When Dave Cicirelli clicked submit on a Facebook note titled “Important Announcement” he could never have known that an idea that began as a joke at a bar would evolve into a six-month “journey” and, four years later, a book. Enter “Fakebook,” in which Cicirelli spent six months of his life avoiding photos, ignoring old friends and fooling the Facebook community into thinking he had gone on a quest that was more Walden and John Galt than his actual reality.
As a graphic designer, Cicirelli made a living enhancing images to appeal to the human visual aesthetic. As a Facebook user, the life he portrayed was not unlike the manipulations he made into images each day. Rather than find the correct light pattern or enhance a photo’s beauty, Dave was manipulating his own life; or how it appeared to hundreds of friends on Facebook.
“I started this thing with very little thought out, it was a seat of your pants thing. It started mostly out of a sense of mischief. The way people reacted to these things that weren’t happening, how personally their reactions were…it made me realize that I had tapped into something richer and deeper than what I expected.”
As Cicirelli’s journey went into full swing, his community of Facebook friends became even more invested. In “Fakebook,” he publishes the comments and concerns from friends and family members. What most did not know was that Cicirelli’s parents and several close friends from home were in on the act the whole time. These “co-conspirators” brought a sense of legitimacy to “Fakebook.” Whether it was Cicirelli’s father repeatedly telling his son he was breaking his mother’s heart and to go to law school, or childhood friend Ted Kaiser offering advice, often curt, about whether Dave should maintain a relationship with his fake Amish girlfriend. As days turned into weeks, Cicirelli’s life became a consolidated act of maintaining daily appearances while keeping the ruse alive.
“There always had to be new things happening. The day-to-day while I was actually at my office, these people became my only friends. The reaction was varied, some people really got what I was doing and other people couldn’t fathom it. There was this layer of fear anytime someone from the office posted something. I had to pay attention to what I call “social-media surveillance.”
The activities of “Fake Dave” soon began to encroach on the social life of “Real Dave.” In one of the more entertaining passages from “Fakebook,” Cicirelli describes the newfound anxiety of courting a woman — someone he knew would look him and his online persona up as soon as she could. Cicirelli turns this bit of drama into a commentary on the accessibility of information and how it can damage first impressions.
“It’s like flipping over a baseball card and [the girl] sees everything about me…in my case she would have seen me having this nasty break up with an Amish girl. It uses these fictional scenarios to create that lens of a very relatable phenomenon to meet someone new and drown in all this information. There is just so much information to overthink. At the end of the day people still relate to each other, we can change the circumstances but people will ultimately find their dance partner, even if the dance is changing.” In Cicirelli’s case, the girl in question found his online antics befuddling but amusing.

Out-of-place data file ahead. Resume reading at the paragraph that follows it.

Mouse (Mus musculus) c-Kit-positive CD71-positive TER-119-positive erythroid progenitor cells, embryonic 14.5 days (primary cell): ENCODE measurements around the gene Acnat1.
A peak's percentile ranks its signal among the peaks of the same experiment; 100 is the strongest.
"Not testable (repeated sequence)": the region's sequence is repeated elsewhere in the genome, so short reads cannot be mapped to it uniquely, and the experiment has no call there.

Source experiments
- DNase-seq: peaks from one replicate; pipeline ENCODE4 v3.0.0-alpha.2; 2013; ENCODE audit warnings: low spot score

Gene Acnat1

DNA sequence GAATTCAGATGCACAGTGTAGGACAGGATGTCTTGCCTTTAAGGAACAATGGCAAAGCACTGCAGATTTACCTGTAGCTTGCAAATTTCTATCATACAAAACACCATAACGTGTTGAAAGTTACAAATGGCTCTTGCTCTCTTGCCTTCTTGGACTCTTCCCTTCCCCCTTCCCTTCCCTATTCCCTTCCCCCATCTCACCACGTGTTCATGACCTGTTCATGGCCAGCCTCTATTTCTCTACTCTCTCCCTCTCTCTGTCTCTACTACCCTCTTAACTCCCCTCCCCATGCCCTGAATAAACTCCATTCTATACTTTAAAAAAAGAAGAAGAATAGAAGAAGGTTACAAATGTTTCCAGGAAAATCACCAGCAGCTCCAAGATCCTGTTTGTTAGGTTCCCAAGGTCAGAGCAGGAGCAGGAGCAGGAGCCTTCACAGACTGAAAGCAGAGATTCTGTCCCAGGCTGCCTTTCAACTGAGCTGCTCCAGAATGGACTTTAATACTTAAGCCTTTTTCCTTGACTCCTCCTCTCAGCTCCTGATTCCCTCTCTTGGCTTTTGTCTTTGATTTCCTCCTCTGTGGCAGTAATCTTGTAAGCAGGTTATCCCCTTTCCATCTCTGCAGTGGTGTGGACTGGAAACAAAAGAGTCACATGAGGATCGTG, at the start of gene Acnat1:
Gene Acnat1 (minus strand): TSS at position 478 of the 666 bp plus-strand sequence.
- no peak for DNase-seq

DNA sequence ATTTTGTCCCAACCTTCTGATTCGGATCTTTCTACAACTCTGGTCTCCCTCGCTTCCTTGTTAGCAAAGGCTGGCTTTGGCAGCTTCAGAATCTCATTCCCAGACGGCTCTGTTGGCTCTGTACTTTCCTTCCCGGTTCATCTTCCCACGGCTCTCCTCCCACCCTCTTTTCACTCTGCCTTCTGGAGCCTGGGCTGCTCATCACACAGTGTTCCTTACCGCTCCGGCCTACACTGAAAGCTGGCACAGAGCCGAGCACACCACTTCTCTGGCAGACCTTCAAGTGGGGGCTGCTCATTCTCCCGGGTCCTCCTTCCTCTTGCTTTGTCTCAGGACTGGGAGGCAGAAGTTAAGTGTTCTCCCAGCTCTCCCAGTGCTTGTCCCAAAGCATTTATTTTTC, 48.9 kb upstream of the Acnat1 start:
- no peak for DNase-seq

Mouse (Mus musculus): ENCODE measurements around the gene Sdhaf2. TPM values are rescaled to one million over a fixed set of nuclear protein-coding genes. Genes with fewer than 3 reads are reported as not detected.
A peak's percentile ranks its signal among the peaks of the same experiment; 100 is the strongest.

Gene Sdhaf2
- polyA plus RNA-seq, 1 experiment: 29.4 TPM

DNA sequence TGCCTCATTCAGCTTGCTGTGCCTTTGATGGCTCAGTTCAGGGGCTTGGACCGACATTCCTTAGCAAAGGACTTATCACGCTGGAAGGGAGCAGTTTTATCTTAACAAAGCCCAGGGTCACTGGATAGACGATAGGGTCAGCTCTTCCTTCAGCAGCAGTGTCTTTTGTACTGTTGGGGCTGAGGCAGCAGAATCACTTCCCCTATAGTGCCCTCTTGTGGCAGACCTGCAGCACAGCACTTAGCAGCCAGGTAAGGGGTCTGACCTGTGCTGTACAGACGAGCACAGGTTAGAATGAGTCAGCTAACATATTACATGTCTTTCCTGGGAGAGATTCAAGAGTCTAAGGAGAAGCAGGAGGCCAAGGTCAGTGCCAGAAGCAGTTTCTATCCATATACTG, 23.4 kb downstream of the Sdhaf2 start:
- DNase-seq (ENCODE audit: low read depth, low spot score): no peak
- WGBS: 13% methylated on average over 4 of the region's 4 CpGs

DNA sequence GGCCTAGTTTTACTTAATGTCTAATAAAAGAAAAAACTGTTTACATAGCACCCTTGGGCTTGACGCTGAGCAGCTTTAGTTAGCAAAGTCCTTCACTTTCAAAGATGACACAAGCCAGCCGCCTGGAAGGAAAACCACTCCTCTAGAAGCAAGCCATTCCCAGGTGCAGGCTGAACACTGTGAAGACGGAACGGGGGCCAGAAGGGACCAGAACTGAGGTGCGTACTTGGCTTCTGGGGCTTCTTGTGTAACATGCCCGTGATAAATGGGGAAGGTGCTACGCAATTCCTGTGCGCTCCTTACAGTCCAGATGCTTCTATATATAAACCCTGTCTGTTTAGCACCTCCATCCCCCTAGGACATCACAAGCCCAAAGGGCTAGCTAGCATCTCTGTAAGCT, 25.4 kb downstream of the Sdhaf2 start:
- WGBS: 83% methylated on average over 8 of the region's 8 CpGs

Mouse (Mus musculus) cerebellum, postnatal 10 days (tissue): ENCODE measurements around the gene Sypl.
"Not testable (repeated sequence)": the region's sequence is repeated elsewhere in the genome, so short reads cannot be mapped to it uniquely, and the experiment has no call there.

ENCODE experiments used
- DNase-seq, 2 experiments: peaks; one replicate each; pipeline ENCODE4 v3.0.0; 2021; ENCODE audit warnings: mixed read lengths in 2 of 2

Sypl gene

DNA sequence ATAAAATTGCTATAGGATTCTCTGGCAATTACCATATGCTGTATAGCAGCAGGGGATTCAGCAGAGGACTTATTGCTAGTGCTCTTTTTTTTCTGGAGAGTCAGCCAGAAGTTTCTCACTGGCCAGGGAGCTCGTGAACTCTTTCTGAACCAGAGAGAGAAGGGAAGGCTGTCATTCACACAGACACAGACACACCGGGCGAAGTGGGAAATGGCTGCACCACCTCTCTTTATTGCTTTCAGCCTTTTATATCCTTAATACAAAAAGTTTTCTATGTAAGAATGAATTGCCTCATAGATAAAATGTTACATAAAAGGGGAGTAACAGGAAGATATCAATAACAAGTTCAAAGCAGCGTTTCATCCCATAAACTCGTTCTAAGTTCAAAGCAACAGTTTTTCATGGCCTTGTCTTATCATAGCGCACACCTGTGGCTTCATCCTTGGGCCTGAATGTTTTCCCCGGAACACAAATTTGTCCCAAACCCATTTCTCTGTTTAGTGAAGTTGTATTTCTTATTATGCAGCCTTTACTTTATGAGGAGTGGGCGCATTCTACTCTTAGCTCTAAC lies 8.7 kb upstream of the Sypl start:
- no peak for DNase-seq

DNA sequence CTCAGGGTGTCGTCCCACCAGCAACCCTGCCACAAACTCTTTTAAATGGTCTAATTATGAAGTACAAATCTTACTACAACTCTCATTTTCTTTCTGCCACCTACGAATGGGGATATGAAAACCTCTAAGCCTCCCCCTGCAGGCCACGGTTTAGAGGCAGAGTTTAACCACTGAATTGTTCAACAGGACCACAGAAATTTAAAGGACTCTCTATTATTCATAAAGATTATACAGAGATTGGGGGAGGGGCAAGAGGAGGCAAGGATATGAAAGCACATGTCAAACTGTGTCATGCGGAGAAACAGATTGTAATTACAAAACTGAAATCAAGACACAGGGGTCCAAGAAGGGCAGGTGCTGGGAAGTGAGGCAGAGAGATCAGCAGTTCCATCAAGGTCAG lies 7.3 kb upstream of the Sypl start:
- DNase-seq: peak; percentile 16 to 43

As he looks back on his social experiment four years later, Cicirelli is aware that in the ever-evolving landscape of social media, his ruse may not have been possible today.
“I tried to write “Fakebook” as a period piece. This was that moment in time when it was really new to us. This story is absolutely set in 2009 and 2010. As social media proliferated, the same basic instincts are still there, it just splintered a bit.”
If Cicirelli had embarked on his journey today, applications like Twitter, Instagram and Snapchat could have further confounded or corroborated his experiment. Despite this, he still believes Facebook remains “the ultimate tool to stay in touch with someone.”
Deep at the heart of “Fakebook” is Red Bank, N.J., the central New Jersey coastal hamlet where Cicirelli was born and raised. Cicarelli’s relationship with his hometown, and the people within it, form the basis for the type of online relationship he was able to manipulate.
“I felt like I needed to make Red Bank a character. So much of what Facebook does is to keep you connected with your community. What I did with Fakebook was that I completely exiled myself from it. I felt like it was important to emphasize the place that Facebook was forever linking me to, and in turn I was corrupting my relationship with. “
Released from Sourcebooks Inc, “Fakebook” is an honest and often tragic tale of how one man chose to interact with his peers. By altering his online persona, Cicarelli is able to tap into the inherent curiosities and obsessions that come along with engaging with social media. How each person reacts to his plight shines a light on the idea that people choose what they want to believe and, in some cases, need to believe.
Douglas Barclay is an intern for Rare. Follow him on Twitter @douglabarclay17